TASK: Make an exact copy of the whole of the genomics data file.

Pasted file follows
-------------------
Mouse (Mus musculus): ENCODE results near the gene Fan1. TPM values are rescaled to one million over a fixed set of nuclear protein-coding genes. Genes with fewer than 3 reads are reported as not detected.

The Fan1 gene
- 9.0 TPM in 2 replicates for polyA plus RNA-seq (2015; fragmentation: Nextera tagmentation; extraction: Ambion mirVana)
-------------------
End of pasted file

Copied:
Mouse (Mus musculus): ENCODE results near the gene Fan1. TPM values are rescaled to one million over a fixed set of nuclear protein-coding genes. Genes with fewer than 3 reads are reported as not detected.

The Fan1 gene
- 9.0 TPM in 2 replicates for polyA plus RNA-seq (2015; fragmentation: Nextera tagmentation; extraction: Ambion mirVana)